_________________

------------------------------------
J Allen Morris
**I'm pretty sure I'm right, but then again, I'm just a guy with his head up his a.

GMAT Club Premium Membership - big benefits and savings

Kudos [?]: 624 [1], given: 32

Manager
Joined: 14 Oct 2008
Posts: 160

Kudos [?]: 64 [5], given: 0

### Show Tags

09 Dec 2008, 23:37
5
KUDOS
ozzie123 wrote:
Hello,

Is integer integer N even?

1. N^2 = N
2. N = N^3

My answer is D but the answer from the system is E, how is this possible?

Both statement will give us 1 or 0 in which neither is even and it's sufficient to answer the problem.

0 is Even , thats were you are getting confused.

Kudos [?]: 64 [5], given: 0

Manager
Joined: 11 Nov 2008
Posts: 108

Kudos [?]: 10 [1], given: 5

Location: Indonesia
GMAT 1: 720 Q49 V40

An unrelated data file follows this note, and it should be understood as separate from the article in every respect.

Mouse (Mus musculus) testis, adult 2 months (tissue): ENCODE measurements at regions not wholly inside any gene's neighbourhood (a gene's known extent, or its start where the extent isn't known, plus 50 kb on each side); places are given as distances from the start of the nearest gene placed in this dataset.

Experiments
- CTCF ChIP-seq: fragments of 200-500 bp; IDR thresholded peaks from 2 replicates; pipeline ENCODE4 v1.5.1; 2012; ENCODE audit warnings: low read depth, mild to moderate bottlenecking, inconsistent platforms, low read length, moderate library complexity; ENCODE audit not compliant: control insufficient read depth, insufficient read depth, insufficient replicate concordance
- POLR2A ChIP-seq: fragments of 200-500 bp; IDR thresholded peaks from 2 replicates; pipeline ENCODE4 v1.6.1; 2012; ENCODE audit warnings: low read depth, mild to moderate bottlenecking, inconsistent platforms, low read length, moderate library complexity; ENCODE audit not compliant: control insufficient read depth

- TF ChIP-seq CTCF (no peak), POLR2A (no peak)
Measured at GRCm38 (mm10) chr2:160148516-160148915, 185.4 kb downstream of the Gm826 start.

GPA: 3.64
WE: Asset Management (Investment Banking)

### Show Tags

10 Dec 2008, 00:05
1
KUDOS
gameCode wrote:

0 is Even , thats were you are getting confused.

Ah gameCode, thank you!

Kudos [?]: 10 [1], given: 5

Intern
Joined: 12 Feb 2010
Posts: 5

Kudos [?]: 37 [0], given: 0

Schools: ISB, HBS, LSB, Johnson

### Show Tags

18 Feb 2010, 02:26
Well, its not a great question i think. -1.

Kudos [?]: 37 [0], given: 0

Intern
Joined: 21 Dec 2010
Posts: 2

Kudos [?]: 1 [1], given: 0

### Show Tags

18 Feb 2011, 06:34
1
KUDOS
St. 1:
N^2 = N
N^2 - N = 0
N ( N-1)= 0

N= 0 or 1 (not sufficient)

St. 2:
N= N^3
N - N^3 = 0
N (1 - N^2) = 0
N (1-N) (1+N) = 0

N= 0 or 1 or -1 (not sufficient)

Combining 1 and 2
N= 0 or 1

Kudos [?]: 1 [1], given: 0

Math Expert
Joined: 02 Sep 2009
Posts: 42280

Kudos [?]: 132894 [1], given: 12391

### Show Tags

18 Feb 2011, 06:58
1
KUDOS
Expert's post
First note that: zero is an even integer.